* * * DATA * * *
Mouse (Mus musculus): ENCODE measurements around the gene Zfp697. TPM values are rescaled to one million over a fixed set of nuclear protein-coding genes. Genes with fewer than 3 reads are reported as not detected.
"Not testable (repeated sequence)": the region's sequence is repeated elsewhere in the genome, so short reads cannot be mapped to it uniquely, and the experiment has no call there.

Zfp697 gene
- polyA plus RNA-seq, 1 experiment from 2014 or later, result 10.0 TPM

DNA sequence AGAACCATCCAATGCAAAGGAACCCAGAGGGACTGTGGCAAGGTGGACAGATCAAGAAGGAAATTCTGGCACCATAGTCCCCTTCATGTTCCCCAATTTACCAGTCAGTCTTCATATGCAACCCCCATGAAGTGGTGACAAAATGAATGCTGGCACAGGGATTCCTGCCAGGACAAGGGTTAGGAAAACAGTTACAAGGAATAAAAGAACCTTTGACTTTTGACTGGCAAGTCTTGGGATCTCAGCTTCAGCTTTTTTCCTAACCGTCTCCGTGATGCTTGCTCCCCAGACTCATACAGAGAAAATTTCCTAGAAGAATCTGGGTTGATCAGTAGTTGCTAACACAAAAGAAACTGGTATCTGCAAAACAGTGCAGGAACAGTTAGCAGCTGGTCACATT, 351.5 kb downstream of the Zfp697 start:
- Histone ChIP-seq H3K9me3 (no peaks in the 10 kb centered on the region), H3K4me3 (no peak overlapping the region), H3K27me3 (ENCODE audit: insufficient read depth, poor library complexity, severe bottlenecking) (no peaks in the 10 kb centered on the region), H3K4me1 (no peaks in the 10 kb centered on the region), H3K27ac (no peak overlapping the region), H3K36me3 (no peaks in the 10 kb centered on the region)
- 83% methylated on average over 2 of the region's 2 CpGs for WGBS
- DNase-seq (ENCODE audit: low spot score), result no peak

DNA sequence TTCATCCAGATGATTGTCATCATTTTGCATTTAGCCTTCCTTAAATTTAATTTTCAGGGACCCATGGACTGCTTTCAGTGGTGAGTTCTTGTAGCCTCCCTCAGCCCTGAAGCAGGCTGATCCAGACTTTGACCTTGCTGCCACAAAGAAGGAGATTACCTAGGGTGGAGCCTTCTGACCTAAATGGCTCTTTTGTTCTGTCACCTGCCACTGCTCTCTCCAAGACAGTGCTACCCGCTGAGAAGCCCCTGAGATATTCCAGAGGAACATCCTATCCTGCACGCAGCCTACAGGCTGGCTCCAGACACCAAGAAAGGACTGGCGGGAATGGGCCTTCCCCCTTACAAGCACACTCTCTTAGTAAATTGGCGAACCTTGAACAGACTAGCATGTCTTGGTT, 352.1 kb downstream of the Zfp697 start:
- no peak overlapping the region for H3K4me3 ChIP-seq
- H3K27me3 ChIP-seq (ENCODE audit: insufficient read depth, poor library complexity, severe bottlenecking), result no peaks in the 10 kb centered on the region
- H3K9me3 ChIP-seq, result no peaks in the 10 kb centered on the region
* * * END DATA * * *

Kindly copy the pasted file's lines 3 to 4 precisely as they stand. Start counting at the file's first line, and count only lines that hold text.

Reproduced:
Zfp697 gene
- polyA plus RNA-seq, 1 experiment from 2014 or later, result 10.0 TPM